When my youngest daughter was just starting Kindergarten, she was very worried about taking the bus home by herself after lunch since Kindergarten was half-day and she wouldn't have her older sister with her. I called the school to find out the protocol and we discussed it every day for several weeks before school started. When the bus dropped her off that first day, she was a very triumphant 5-year-old because she had been prepared.
I have found that by working to alleviate my children's concerns, that my own are resolved in the process. Part of my worry is that my kid won't be able to unlock her locker or get home on the bus, so when I help her work through it, my own worries dissipate. It's kind of amazing.
Rely on Family Traditions--or Create New Ones!
Finally, I have found that when I work hard to make the beginning of the school year memorable for my kids, I don't have to think about all my worries as much. We have a few diehard traditions at our house for the beginning of the school year and they get the whole family excited about what could otherwise be a really anxious time.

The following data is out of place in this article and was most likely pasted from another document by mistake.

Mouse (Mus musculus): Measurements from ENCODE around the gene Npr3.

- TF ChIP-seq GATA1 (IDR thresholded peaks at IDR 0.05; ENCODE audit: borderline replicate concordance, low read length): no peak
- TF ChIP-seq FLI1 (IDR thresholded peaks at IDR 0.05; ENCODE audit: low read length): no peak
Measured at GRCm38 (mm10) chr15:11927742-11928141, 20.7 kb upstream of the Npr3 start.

Our favorite Back-to-School tradition is having our Back-to-School Feast the night before school starts. We introduce a family theme for the school year, have an amazing meal, and then do a fashion show where the girls model what they will wear on the first day.
The year Bria, my eldest, went into middle school I wanted to focus on that big transition with our family theme. So it was "I Can Do Hard Things." I loved the way she internalized it, as did my other two children. It helped me a lot that year, too. We can do hard things--and watching our kids grow up is hard, remember?